Ancestral Roofs

"In Praise of Older Buildings"

Saturday, September 2, 2017

Burgers at Billings

Billings House (1828/9)
Last week we explored Ottawa, from a riverside base at Rideau River Provincial Park. Eschewing the 400 series roads, we ventured one day into Ottawa along the river road, Regional Road 19 and back along #13. The next day I retraced our steps along the east side of the river, and revisited many of my old neighbourhoods, from a former life as an Ottawan, 1965-72.


matching rear facade overlooking the edge 
With us/me on walkabout was a terrific new publication, Exploring the Capital by Andrew Waldron (Figure 1 Publishing, Vancouver, 2017) which provided information and a whole new perspective on structures which were once just 'part of the 'hood.'

Here's an example. A trifle embarrassing one.

In 1975 I entered Carleton University, a green farm kid wide open to new experiences. (Some things don't change; you figure out which.) Tired of residence cafeteria food, my Renfrew House pals and I would often hike over the Bank Street bridge to Billings Bridge Plaza, to Harvey's, for real food. (Okay, so my taste in food has changed.) Oblivious to all but hot peppers and dill pickles, giggles and girl talk, I spent hours within paces of an incredible site, the Billings Estate.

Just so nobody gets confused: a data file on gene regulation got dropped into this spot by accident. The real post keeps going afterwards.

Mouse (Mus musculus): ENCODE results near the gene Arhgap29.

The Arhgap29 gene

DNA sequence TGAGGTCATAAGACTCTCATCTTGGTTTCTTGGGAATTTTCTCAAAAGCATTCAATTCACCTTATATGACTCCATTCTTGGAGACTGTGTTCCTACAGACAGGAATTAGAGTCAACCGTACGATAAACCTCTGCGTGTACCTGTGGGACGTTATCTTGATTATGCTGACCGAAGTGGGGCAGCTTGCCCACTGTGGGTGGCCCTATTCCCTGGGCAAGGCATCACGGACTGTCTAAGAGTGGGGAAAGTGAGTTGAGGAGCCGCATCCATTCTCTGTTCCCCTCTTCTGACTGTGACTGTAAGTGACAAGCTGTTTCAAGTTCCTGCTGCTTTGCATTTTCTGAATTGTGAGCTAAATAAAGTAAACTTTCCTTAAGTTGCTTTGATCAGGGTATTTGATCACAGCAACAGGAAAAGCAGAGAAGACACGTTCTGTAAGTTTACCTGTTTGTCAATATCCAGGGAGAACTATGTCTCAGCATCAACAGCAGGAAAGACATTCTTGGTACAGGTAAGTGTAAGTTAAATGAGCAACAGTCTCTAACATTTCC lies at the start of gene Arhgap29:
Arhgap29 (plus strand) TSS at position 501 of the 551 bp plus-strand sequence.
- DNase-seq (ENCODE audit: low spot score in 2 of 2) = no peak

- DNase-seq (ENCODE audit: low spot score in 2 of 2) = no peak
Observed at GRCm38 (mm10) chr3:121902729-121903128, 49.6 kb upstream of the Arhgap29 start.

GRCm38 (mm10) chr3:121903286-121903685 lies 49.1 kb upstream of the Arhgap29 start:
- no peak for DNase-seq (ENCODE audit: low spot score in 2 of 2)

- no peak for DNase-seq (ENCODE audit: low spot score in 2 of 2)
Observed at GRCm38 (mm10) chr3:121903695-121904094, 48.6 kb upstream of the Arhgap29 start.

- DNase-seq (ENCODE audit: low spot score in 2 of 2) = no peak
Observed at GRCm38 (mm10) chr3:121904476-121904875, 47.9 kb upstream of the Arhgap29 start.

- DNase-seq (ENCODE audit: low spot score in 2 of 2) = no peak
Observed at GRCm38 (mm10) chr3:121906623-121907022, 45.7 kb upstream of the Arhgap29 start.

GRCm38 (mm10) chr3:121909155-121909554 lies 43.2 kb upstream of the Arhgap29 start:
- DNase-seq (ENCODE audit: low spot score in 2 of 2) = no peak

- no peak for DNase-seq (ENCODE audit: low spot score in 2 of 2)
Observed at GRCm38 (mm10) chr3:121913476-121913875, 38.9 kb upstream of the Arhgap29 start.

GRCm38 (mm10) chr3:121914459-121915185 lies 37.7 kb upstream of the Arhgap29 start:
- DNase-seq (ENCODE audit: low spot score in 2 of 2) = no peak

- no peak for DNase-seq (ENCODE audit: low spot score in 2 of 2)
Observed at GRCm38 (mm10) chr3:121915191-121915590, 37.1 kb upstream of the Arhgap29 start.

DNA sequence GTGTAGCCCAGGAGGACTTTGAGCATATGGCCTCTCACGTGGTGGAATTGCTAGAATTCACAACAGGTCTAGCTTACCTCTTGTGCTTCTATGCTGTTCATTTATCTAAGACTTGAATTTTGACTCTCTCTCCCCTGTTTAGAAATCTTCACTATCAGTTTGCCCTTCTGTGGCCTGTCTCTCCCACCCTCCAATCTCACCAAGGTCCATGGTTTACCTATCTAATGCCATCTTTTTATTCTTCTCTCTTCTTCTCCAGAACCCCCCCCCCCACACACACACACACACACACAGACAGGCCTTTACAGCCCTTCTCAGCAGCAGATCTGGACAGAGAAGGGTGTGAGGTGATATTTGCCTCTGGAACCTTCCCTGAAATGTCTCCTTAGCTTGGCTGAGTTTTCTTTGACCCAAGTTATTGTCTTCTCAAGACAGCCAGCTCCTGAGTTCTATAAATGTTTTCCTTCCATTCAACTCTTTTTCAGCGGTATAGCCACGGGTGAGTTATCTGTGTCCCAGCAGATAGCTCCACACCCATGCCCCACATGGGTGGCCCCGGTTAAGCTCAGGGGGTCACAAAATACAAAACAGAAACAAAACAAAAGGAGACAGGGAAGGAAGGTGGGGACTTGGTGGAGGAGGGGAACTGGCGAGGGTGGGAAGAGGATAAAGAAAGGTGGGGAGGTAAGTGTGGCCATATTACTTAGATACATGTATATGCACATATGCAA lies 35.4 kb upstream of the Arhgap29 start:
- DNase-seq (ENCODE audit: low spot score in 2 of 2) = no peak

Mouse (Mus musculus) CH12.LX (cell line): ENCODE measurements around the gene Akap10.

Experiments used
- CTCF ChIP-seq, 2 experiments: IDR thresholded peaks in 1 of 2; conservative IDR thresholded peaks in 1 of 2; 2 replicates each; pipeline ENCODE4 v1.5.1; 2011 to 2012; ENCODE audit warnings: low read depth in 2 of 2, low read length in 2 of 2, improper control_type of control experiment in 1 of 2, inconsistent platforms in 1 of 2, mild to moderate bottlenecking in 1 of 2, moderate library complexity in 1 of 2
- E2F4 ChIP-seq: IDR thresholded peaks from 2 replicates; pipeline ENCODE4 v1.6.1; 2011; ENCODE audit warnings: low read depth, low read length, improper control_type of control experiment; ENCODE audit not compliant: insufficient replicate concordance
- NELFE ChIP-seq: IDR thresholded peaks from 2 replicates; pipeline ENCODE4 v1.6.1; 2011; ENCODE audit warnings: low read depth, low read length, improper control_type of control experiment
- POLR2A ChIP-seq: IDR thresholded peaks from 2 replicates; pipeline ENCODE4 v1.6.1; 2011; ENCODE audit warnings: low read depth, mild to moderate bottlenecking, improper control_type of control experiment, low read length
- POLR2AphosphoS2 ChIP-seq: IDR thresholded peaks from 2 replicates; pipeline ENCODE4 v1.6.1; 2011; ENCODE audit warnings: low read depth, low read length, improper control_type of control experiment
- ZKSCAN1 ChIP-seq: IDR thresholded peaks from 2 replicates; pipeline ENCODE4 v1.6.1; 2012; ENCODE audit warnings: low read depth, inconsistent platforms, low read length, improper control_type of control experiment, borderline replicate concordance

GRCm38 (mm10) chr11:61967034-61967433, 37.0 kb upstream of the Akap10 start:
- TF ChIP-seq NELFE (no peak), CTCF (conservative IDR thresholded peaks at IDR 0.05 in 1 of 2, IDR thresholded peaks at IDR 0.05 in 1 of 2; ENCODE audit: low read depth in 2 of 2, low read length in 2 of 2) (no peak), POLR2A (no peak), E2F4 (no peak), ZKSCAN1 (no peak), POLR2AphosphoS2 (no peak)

Years later, I learned about our close call, but although I have known about the Billings Estate for years, but our recent week based in the area provided the first opportunity to explore.

I won't go on about all the features. Here's the listing  on the national register of Historic Places.


Suffice to say that despite the occasional drizzle, the somewhat needy condition of the house, and the fact that the museum was closed so we didn't get to hear its whole story, the property was well and truly explored. The house is built on a ridge above the Rideau River, and eight treed acres have been (miraculously) protected from development in this suburban area, including a forest walk to a pioneer cemetery.
The Billings family settled here in 1812, and were instrumental in most aspects of the early growth of the community. A remarkable story.
Like a few early homes (Young house in Carrying Place, McPherson house in Napanee) the Billings home features identical front and rear facades. The rear garden was a delight.
The Billings Estate National Historic Site offers a dizzying list of special events, here's a link.

1 comment:

  1. Wow, the details on this place are gorgeous! :D

    ReplyDelete